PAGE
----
The next few video clips are explaining effective methods of practice that have been posted before on my facebook site a while ago. I find these interesting to review from time to time. Enjoy :-)
I can remember the first few taijiquan lessons many years ago. It felt great attending class and I was bubbling with enthusiasm looking forward to my next lesson. Over the next few years I observed many students come and go. Many start taijiquan with the best of intentions and see the value of practicing the Art. However, along the way for various reasons many students eventually fade out from attending lessons. Some reasons are that they don’t have time to practice or it’s difficult to remember the moves. Taijiquan looks easy but without establishing a routine right away, your chances of perseverance is greatly reduced.
These are some recommendations from my own up and downs in practice that I will share over the next few blogs
Our sufferings leads to tensions
Tensions block the flow of energy
Blocking the flow of energy exhausts the body
Exhausting the body of energy can lead to lose of awareness
Lose of awareness leads to suffering and injury.
When the mind body is at ease we are content. When the mind body is in a state of dis-ease we become discontent for a variety of reasons.
We may first blame others for the way we are feeling, becoming judgmental. Then often we turn our negativity inwards and start to blame ourselves questioning what we do and in particular questioning the effectiveness of our preventative medicines such as Tai Chi Chuan and meditative practices.
When these times arise and you feel the change of state either physically and / or mentally you need to slow down and see this time as part of your practise in your life’s journey.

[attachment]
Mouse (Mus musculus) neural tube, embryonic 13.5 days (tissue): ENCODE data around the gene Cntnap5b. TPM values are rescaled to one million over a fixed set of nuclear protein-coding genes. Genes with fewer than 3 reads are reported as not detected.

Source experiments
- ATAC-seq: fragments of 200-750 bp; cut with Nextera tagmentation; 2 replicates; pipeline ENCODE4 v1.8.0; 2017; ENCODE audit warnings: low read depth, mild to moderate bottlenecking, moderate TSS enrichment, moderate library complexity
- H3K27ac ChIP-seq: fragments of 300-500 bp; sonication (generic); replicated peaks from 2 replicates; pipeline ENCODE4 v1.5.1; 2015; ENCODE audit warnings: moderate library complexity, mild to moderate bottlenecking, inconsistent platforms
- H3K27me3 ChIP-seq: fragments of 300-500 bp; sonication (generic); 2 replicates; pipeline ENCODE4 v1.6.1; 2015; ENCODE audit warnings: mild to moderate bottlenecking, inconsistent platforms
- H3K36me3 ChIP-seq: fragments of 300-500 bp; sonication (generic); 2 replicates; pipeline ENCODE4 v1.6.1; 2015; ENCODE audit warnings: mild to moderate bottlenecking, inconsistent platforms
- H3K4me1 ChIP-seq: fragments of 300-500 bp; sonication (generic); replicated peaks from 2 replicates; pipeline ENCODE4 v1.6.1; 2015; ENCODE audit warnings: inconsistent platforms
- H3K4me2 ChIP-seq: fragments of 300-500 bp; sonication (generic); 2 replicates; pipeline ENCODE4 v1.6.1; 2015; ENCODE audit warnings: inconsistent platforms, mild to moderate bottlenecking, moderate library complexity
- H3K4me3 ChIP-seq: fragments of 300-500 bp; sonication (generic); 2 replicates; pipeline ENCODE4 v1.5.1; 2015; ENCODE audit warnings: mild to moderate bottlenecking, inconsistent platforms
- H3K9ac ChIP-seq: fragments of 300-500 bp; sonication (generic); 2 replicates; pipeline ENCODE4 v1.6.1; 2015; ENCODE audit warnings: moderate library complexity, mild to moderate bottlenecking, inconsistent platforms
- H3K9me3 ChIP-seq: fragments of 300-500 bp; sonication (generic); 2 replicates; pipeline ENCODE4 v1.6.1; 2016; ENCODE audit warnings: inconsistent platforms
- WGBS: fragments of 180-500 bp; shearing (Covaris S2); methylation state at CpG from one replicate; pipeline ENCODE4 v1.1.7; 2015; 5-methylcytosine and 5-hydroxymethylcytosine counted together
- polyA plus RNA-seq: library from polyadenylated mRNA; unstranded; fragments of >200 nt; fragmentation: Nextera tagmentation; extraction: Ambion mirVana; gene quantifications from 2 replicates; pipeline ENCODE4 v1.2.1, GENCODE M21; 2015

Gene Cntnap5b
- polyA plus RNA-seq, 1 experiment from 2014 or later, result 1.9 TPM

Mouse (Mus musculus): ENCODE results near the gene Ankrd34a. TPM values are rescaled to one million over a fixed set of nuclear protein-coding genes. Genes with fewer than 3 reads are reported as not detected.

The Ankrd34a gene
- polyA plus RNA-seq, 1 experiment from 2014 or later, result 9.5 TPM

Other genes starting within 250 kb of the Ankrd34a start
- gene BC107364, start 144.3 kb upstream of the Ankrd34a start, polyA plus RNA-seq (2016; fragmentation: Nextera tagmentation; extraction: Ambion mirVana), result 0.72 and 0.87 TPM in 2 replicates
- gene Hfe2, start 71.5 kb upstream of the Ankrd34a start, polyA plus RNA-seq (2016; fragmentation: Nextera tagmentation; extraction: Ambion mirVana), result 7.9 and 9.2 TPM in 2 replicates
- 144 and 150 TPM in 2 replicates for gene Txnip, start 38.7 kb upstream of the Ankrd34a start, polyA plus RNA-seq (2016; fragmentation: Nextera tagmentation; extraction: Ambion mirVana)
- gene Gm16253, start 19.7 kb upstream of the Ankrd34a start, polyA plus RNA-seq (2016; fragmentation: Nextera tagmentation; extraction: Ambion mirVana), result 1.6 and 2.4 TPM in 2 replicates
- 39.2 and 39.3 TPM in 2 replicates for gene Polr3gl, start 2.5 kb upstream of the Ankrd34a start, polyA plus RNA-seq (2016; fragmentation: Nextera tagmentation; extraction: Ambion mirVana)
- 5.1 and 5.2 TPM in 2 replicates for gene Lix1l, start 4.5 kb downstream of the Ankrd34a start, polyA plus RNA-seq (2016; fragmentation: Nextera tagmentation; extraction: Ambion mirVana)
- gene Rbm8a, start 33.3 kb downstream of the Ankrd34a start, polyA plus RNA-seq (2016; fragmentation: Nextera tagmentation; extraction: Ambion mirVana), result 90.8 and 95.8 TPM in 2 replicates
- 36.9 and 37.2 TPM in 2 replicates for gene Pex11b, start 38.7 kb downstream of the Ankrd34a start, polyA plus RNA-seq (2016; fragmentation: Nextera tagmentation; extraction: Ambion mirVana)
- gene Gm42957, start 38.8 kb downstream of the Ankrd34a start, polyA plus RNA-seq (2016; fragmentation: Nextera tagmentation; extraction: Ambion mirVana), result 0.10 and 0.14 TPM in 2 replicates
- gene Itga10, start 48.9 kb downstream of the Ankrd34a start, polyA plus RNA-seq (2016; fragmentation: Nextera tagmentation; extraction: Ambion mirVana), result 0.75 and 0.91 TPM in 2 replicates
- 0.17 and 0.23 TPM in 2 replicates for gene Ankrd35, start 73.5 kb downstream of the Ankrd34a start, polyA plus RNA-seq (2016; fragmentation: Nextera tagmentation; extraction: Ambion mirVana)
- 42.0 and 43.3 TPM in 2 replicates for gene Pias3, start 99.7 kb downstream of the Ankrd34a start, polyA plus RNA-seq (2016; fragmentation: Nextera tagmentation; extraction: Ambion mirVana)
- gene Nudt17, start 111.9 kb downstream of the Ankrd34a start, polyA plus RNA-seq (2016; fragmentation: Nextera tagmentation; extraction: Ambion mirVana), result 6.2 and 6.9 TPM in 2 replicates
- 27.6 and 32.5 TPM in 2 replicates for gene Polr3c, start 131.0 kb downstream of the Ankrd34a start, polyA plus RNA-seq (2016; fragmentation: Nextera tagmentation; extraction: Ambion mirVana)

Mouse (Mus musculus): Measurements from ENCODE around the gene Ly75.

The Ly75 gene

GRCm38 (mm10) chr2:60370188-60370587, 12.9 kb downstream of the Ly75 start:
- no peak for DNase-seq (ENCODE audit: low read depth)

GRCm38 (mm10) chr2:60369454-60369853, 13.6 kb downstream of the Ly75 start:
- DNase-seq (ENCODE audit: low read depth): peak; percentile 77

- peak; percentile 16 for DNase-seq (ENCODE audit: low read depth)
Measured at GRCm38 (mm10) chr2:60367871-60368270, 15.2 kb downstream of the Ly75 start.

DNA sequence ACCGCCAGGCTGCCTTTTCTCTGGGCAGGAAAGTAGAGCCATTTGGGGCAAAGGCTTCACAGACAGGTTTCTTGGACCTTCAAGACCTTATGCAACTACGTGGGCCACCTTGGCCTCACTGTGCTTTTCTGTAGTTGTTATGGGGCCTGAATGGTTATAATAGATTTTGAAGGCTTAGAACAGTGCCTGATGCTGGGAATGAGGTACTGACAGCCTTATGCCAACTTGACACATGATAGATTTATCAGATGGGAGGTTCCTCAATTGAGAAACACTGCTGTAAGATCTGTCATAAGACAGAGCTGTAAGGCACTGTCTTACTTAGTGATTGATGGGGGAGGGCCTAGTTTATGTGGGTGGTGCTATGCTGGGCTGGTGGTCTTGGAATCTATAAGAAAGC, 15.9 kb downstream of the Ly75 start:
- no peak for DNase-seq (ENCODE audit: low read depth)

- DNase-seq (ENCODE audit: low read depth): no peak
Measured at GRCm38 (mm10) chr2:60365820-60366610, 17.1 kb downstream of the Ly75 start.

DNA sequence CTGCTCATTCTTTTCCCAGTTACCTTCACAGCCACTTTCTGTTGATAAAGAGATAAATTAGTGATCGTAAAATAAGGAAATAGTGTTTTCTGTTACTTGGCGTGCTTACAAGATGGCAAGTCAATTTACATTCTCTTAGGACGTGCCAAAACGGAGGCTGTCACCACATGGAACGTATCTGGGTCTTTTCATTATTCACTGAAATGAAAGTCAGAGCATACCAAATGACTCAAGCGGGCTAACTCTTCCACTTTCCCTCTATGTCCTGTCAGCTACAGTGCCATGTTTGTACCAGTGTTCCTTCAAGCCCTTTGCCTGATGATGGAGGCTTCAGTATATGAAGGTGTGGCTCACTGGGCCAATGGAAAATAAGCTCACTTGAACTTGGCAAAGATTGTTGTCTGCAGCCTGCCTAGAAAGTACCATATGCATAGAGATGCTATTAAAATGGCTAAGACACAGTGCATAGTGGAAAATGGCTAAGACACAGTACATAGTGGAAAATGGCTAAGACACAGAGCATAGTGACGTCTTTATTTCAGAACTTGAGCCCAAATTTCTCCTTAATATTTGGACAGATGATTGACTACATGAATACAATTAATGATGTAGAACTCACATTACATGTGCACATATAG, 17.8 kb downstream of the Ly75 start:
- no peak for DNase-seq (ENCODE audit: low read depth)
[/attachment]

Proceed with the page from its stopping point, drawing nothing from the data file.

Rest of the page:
You should connect back to tan tien, place the mind there and breath.
Move from the head top (nei wan / ba hui) downward listening to your body looking to see if you are tense in the neck, shoulders, chest, abdomen, lower back, etc.
I like to remind myself of the following words which I have synthesized from my teachers:
Nature’s storms do not last forever and eventually blow themselves out in time. Take solace in that time is your healer and you and the Art are not failures. The Creator does not make mistakes. You are not a faulty broken vessel. Your spirit was born into a vessel of skin and bone that follows form and function in accord with the Tao.
It is said first in the “hsin”( mind), then in the body.
The abdomen relaxes then the “chi” (breath) sinks into the bones
The “shen” (spirit) is relaxed and the body is calm.
This is achieved by putting the mind in the tan tien and breathing naturally; long, fine, calm and slow. Breathing smoothly at the cusps of when exchanging between inhale and exhale.
Initially you think it is easy as stated below from the Tao Teh Ching,
Relax the mind and fill the abdomen
The words above just remain words unless you have a practise to cultivate yourself.
Focus on the tan tein, breath naturally, softly and smoothly through the exchanges from inhale to exhale. Then observe any tension in the body. It may be there it may be not. The key is to practise! I tend to find when under stress my abdomen become tense and my breath is higher up. Sometimes my shoulders slightly rise. Sometimes I don’t detect any tension in the body as I’m consumed with anger or anxiety and just thought label my predominate thought and just breath!
Lao Zu’s fundamental practise of “Emptying the Mind and Filling the Abdomen”, is not about trying to stop thinking or some type of avoidance of thoughts or forcing thoughts out of your mind. This is a type of suppression which will only come back three times fold onto you.
......... More Later..........
 The Essesnce of Tai Chi Chuan by Lo/Inn and Amacker/Foe page 42
 Tao Teh Ching “Way Virtue Book” chapter 3 by Lao Tzu.